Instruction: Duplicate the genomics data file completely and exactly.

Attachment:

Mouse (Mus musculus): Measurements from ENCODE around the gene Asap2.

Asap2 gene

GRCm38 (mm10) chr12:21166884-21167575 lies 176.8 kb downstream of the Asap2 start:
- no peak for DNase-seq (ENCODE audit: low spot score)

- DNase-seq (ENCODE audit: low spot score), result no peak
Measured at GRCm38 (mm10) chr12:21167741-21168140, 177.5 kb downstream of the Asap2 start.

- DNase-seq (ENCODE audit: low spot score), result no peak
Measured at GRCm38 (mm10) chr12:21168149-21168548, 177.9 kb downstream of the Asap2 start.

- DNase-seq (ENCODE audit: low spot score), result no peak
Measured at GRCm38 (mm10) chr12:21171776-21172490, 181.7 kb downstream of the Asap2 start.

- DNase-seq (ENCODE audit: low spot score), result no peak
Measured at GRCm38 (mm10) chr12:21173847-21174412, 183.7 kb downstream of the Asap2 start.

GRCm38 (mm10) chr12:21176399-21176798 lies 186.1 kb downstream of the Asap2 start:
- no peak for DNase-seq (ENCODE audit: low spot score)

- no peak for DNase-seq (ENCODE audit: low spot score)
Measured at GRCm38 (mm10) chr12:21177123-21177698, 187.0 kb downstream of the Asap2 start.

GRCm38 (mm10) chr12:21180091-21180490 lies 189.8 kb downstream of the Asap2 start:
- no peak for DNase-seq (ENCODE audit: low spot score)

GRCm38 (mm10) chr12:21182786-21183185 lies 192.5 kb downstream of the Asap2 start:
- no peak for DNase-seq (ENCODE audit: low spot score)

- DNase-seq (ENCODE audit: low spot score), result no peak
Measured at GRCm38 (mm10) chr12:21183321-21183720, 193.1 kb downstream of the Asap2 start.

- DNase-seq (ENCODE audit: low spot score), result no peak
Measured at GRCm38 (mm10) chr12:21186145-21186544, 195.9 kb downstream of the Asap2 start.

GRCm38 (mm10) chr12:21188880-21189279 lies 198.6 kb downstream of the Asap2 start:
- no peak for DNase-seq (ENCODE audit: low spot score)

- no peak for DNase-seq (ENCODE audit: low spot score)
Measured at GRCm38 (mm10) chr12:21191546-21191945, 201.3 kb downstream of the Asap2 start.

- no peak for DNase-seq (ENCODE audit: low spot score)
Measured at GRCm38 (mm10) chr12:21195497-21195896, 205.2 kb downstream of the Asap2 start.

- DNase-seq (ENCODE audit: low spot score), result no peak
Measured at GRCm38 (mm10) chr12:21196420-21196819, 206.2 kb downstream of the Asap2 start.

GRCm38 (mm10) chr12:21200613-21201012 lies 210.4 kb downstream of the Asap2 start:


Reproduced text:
Mouse (Mus musculus): Measurements from ENCODE around the gene Asap2.

Asap2 gene

GRCm38 (mm10) chr12:21166884-21167575 lies 176.8 kb downstream of the Asap2 start:
- no peak for DNase-seq (ENCODE audit: low spot score)

- DNase-seq (ENCODE audit: low spot score), result no peak
Measured at GRCm38 (mm10) chr12:21167741-21168140, 177.5 kb downstream of the Asap2 start.

- DNase-seq (ENCODE audit: low spot score), result no peak
Measured at GRCm38 (mm10) chr12:21168149-21168548, 177.9 kb downstream of the Asap2 start.

- DNase-seq (ENCODE audit: low spot score), result no peak
Measured at GRCm38 (mm10) chr12:21171776-21172490, 181.7 kb downstream of the Asap2 start.

- DNase-seq (ENCODE audit: low spot score), result no peak
Measured at GRCm38 (mm10) chr12:21173847-21174412, 183.7 kb downstream of the Asap2 start.

GRCm38 (mm10) chr12:21176399-21176798 lies 186.1 kb downstream of the Asap2 start:
- no peak for DNase-seq (ENCODE audit: low spot score)

- no peak for DNase-seq (ENCODE audit: low spot score)
Measured at GRCm38 (mm10) chr12:21177123-21177698, 187.0 kb downstream of the Asap2 start.

GRCm38 (mm10) chr12:21180091-21180490 lies 189.8 kb downstream of the Asap2 start:
- no peak for DNase-seq (ENCODE audit: low spot score)

GRCm38 (mm10) chr12:21182786-21183185 lies 192.5 kb downstream of the Asap2 start:
- no peak for DNase-seq (ENCODE audit: low spot score)

- DNase-seq (ENCODE audit: low spot score), result no peak
Measured at GRCm38 (mm10) chr12:21183321-21183720, 193.1 kb downstream of the Asap2 start.

- DNase-seq (ENCODE audit: low spot score), result no peak
Measured at GRCm38 (mm10) chr12:21186145-21186544, 195.9 kb downstream of the Asap2 start.

GRCm38 (mm10) chr12:21188880-21189279 lies 198.6 kb downstream of the Asap2 start:
- no peak for DNase-seq (ENCODE audit: low spot score)

- no peak for DNase-seq (ENCODE audit: low spot score)
Measured at GRCm38 (mm10) chr12:21191546-21191945, 201.3 kb downstream of the Asap2 start.

- no peak for DNase-seq (ENCODE audit: low spot score)
Measured at GRCm38 (mm10) chr12:21195497-21195896, 205.2 kb downstream of the Asap2 start.

- DNase-seq (ENCODE audit: low spot score), result no peak
Measured at GRCm38 (mm10) chr12:21196420-21196819, 206.2 kb downstream of the Asap2 start.

GRCm38 (mm10) chr12:21200613-21201012 lies 210.4 kb downstream of the Asap2 start: